• File photo dated 17/01/00 of Ferrybridge Power Station in West Yorkshire. Four of the remaining cooling towers at the record-breaking Ferrybridge Power Station have been demolished in a "significant milestone in the history of the UK energy industry".
  • Cooling towers at the Ferrybridge Power Station collapse during demolition in Ferrybridge, Britain October 13, 2019. REUTERS/Ed Sykes
  • Cooling towers at the Ferrybridge Power Station collapse during demolition in Ferrybridge, Britain October 13, 2019. REUTERS/Ed Sykes
  • Cooling towers at the Ferrybridge Power Station collapse during demolition in Ferrybridge, Britain October 13, 2019. REUTERS/Ed Sykes
  • Cooling towers at the Ferrybridge Power Station collapse during demolition in Ferrybridge, Britain October 13, 2019. REUTERS/Ed Sykes
  • Four of the remaining seven cooling towers of Ferrybridge C power station are demolished through controlled explosions, near Knottingley, northern England, on October 13, 2019. - Ferrybridge C is owned by energy firm SSE and began generating electricity in 1966. It was the first power station in Europe to produce electricity from a 500 megawatt machine. The station made the record books again in 1973 when one of the generators set a world record by running non-stop for 5,448 hours, generating 2,999 gigawatt hours. The station was closed in 2016 and demolition activities at the site are expected to be fully completed by summer 2021. (Photo by OLI SCARFF / AFP) (Photo by OLI SCARFF/AFP via Getty Images)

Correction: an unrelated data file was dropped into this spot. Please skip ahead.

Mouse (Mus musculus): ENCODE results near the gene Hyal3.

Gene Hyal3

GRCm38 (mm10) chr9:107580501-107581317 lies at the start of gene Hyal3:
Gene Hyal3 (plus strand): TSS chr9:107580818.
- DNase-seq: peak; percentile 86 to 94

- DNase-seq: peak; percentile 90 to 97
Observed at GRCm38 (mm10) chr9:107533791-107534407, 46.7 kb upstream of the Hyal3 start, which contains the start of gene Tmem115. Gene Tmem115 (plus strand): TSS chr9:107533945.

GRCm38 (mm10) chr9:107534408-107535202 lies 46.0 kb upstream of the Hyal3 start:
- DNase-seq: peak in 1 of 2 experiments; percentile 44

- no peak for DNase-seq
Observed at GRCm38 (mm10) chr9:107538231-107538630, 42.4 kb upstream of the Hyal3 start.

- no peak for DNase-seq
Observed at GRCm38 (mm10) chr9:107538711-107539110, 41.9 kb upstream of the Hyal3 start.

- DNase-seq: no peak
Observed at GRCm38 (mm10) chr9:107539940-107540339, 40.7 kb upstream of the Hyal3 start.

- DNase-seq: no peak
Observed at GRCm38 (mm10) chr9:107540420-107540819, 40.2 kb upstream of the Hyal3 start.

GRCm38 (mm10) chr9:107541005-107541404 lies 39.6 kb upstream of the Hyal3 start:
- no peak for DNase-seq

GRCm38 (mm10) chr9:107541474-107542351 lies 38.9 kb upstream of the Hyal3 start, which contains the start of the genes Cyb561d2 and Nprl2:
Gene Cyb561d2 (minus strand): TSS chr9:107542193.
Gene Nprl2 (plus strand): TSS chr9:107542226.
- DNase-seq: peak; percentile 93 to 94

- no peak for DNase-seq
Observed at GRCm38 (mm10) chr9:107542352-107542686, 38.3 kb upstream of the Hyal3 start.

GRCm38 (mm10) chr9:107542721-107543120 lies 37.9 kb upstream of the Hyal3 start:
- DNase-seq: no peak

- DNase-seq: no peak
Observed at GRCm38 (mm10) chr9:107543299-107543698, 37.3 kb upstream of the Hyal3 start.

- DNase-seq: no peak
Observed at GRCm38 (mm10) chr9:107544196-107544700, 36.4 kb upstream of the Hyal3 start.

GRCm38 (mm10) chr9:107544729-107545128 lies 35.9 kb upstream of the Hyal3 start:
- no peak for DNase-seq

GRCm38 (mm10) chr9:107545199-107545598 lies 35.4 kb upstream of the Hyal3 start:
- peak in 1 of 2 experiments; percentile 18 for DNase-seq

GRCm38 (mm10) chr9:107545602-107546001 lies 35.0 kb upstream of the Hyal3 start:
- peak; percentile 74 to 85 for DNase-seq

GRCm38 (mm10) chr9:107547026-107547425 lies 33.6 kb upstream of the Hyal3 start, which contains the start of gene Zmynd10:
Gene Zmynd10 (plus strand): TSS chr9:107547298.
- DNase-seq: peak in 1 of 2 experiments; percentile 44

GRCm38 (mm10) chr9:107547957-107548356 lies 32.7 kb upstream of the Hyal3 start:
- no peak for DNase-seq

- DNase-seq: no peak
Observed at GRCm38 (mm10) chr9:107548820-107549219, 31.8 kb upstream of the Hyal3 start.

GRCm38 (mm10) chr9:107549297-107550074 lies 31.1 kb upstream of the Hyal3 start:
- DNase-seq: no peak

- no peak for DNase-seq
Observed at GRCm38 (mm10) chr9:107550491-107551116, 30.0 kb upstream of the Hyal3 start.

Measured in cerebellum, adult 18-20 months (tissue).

• Four of the remaining seven cooling towers of Ferrybridge C power station are demolished through controlled explosions, near Knottingley, northern England, on October 13, 2019. - Ferrybridge C is owned by energy firm SSE and began generating electricity in 1966. It was the first power station in Europe to produce electricity from a 500 megawatt machine. The station made the record books again in 1973 when one of the generators set a world record by running non-stop for 5,448 hours, generating 2,999 gigawatt hours. The station was closed in 2016 and demolition activities at the site are expected to be fully completed by summer 2021. (Photo by Oli SCARFF / AFP) (Photo by OLI SCARFF/AFP via Getty Images)